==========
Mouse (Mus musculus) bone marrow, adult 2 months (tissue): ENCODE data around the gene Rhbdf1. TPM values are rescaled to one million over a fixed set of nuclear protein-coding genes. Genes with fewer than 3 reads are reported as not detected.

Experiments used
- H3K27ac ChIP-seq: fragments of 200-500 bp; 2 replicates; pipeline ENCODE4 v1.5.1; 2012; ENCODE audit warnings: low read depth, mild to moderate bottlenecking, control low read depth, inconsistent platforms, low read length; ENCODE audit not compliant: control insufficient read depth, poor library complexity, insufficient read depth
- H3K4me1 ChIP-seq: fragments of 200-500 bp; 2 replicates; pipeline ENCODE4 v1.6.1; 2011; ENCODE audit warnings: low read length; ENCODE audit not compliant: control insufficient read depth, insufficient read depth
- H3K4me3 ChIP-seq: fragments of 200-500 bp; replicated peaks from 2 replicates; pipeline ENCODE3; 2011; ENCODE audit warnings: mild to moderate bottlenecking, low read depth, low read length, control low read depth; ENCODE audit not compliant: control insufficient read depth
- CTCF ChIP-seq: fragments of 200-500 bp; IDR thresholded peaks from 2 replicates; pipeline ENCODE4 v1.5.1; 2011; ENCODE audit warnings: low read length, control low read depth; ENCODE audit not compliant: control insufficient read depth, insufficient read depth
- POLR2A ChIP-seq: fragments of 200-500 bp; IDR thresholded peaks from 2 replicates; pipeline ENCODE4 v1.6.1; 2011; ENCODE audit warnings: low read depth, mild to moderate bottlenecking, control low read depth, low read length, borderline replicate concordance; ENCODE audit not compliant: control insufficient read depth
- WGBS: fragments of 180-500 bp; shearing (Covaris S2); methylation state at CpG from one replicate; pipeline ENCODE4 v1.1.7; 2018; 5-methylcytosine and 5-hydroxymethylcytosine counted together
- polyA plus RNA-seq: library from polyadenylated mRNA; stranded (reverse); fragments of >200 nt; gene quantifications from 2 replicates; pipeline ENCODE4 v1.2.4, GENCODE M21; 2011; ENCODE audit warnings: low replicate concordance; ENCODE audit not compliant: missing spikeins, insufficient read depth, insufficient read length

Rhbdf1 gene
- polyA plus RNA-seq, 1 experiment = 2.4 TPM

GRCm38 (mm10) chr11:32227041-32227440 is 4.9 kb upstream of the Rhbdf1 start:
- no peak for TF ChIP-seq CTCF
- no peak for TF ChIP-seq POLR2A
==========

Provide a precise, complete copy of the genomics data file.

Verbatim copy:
Mouse (Mus musculus) bone marrow, adult 2 months (tissue): ENCODE data around the gene Rhbdf1. TPM values are rescaled to one million over a fixed set of nuclear protein-coding genes. Genes with fewer than 3 reads are reported as not detected.

Experiments used
- H3K27ac ChIP-seq: fragments of 200-500 bp; 2 replicates; pipeline ENCODE4 v1.5.1; 2012; ENCODE audit warnings: low read depth, mild to moderate bottlenecking, control low read depth, inconsistent platforms, low read length; ENCODE audit not compliant: control insufficient read depth, poor library complexity, insufficient read depth
- H3K4me1 ChIP-seq: fragments of 200-500 bp; 2 replicates; pipeline ENCODE4 v1.6.1; 2011; ENCODE audit warnings: low read length; ENCODE audit not compliant: control insufficient read depth, insufficient read depth
- H3K4me3 ChIP-seq: fragments of 200-500 bp; replicated peaks from 2 replicates; pipeline ENCODE3; 2011; ENCODE audit warnings: mild to moderate bottlenecking, low read depth, low read length, control low read depth; ENCODE audit not compliant: control insufficient read depth
- CTCF ChIP-seq: fragments of 200-500 bp; IDR thresholded peaks from 2 replicates; pipeline ENCODE4 v1.5.1; 2011; ENCODE audit warnings: low read length, control low read depth; ENCODE audit not compliant: control insufficient read depth, insufficient read depth
- POLR2A ChIP-seq: fragments of 200-500 bp; IDR thresholded peaks from 2 replicates; pipeline ENCODE4 v1.6.1; 2011; ENCODE audit warnings: low read depth, mild to moderate bottlenecking, control low read depth, low read length, borderline replicate concordance; ENCODE audit not compliant: control insufficient read depth
- WGBS: fragments of 180-500 bp; shearing (Covaris S2); methylation state at CpG from one replicate; pipeline ENCODE4 v1.1.7; 2018; 5-methylcytosine and 5-hydroxymethylcytosine counted together
- polyA plus RNA-seq: library from polyadenylated mRNA; stranded (reverse); fragments of >200 nt; gene quantifications from 2 replicates; pipeline ENCODE4 v1.2.4, GENCODE M21; 2011; ENCODE audit warnings: low replicate concordance; ENCODE audit not compliant: missing spikeins, insufficient read depth, insufficient read length

Rhbdf1 gene
- polyA plus RNA-seq, 1 experiment = 2.4 TPM

GRCm38 (mm10) chr11:32227041-32227440 is 4.9 kb upstream of the Rhbdf1 start:
- no peak for TF ChIP-seq CTCF
- no peak for TF ChIP-seq POLR2A